North Dakota State has won 23 consecutive games since losing 17-14 at home to Indiana State last season. A win over Towson would match the FCS record for consecutive wins, set by coach Al Bagnoli’s Penn Quakers from 1992-95.
The Bison are also trying to become the first undefeated FCS champions since Marshall did it in 1996, the final I-AA campaign for the Thundering Herd.
The title contest will be the final game in Bohl’s tenure as North Dakota State’s coach. He accepted the head coaching job at Wyoming a day after the Bison beat Furman in the second round of the playoffs.
Towson coach Rob Ambrose, meanwhile, has been mentioned as a likely candidate to take the open Massachusetts head coaching position. The president that hired Ambrose at Towson is now the president at UMass.
Both teams were part of the shocking opening weekend of college football when a record eight FCS squads took down FBS opponents.
Towson began that carnage with a 33-18 thrashing of Connecticut on the first night of the new season, with NDSU toppling No. 25 Kansas State, 24-21.
This season’s title clash matches teams that are stylistically similar, featuring physical play on both sides of the ball, tough defenses, a desire to control the ball on the ground and to compliment the running game with efficient passing.
It will mark the second lifetime meeting between the two teams, who played in the 1983 NCAA Division II quarterfinals. NDSU won that game, 24-17, on the way to the Bison’s first of five national championships in an eight-year span.
BREAKING DOWN THE BISON
It has been a dominating season for a senior-dominated North Dakota State squad, who have only been challenged a couple of times in winning 14 games.
The Bison had to rally from behind in the closing seconds for their three-point win over Kansas State and then scored two touchdowns in the fourth quarter for a 24-23 victory at home against Northern Iowa.
The Bison, led by gutsy senior quarterback Brock Jensen, have built a reputation for coming up big in clutch situations, but NDSU hasn’t had a close game since early October, a fact that could hurt this championship team if this game is close at the end.
Towson, meanwhile, played tight games often in the tough Colonial Athletic Association and had to come from 10 points behind in the fourth quarter for a 35-31 victory over Eastern Washington in the FCS semifinals.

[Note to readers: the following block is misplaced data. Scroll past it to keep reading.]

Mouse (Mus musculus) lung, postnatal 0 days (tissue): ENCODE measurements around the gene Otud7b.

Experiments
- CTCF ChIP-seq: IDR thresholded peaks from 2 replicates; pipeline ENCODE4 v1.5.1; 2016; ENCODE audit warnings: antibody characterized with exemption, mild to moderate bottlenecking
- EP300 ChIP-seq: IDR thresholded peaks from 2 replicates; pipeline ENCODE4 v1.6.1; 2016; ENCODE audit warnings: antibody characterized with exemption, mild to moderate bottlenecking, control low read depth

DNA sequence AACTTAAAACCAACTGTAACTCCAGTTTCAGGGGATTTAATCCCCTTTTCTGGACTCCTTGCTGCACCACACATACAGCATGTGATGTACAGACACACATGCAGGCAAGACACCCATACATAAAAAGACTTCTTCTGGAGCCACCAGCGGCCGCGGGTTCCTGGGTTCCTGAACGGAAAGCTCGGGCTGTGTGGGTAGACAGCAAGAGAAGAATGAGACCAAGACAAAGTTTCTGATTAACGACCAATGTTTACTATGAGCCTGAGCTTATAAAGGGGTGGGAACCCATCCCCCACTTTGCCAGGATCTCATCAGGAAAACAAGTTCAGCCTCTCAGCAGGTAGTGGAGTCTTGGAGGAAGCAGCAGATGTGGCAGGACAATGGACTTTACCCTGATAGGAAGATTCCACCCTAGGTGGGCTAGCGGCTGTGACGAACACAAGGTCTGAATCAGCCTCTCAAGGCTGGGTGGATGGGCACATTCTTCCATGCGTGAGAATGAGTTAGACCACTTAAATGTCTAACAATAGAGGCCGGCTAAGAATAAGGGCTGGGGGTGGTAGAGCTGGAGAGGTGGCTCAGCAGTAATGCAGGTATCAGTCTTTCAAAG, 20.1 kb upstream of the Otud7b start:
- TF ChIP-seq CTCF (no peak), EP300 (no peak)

Jensen has turned in his most consistent performance as a passer, ranking fourth nationally in passing efficiency with 33 touchdown passes and just seven interceptions. He also is a tough runner, with 459 yards for a 4.8 average and nine TDs, including that game-winner against Kansas State.
The NDSU backfield features two 1,000-yard rushers, with the one-two punch of Sam Ojuri (1,314) and John Crockett (1,191), both averaging more than 6.5 yards per carry.
The Bison are seventh nationally in rushing offense, averaging 261 yards per game. 13th in total offense (466 yards) and ninth in scoring (39 points). NDSU also leads the country in time of possession at 34 minutes per game.
Jensen has two outstanding targets to look for in the passing game with big-play receiver Zach Vraa (64 catches, 1,140 yards, 14 TDs, 17.8 yards per catch) and possession man Ryan Smith (51, 670, 13.1, five).
Near the goal line, Jensen likes to look for tight end Kevin Vaadeland, who has nine touchdowns among his 19 receptions.
The offensive line, led by senior left tackle Billy Turner, only allowed 18 sacks (24th nationally) and is exceptional in run blocking. NDSU is also helped by the blocking of its receivers downfield in the run game.
The Bison are first in two interesting categories, third-down conversions and third-down defense, averaging 56.1% in picking up third downs and 25.3% in stopping those conversions.
While the balanced offense has made NDSU even more lethal on offense this season, defense has been the Bison’s calling card throughout the championship years.
North Dakota State is tops in rushing defense (90 yards allowed per game), second in total defense (248 yards), second in pass efficiency defense and sixth in passing yards allowed (157 yards).
All-American cornerback Marcus Williams is the biggest name on the NDSU defense and is expected to be drafted by the NFL in the middle rounds next April.
Safety Christian Dudzik has a team-high six interceptions, including five in the past five games.
NDSU has a solid linebacking corps with Carlton Littlejohn, Travis Beck and Grant Olson, though Olson has been slowed at the end of the season with a knee injury.
One of the biggest strengths of the Bison is the ability to get constant pressure on quarterbacks, with defensive ends Kyle Emmanuel (team-leading 7.5 sacks) and Cole Jirik and Ryan Drevlow among the players to keep an eye on.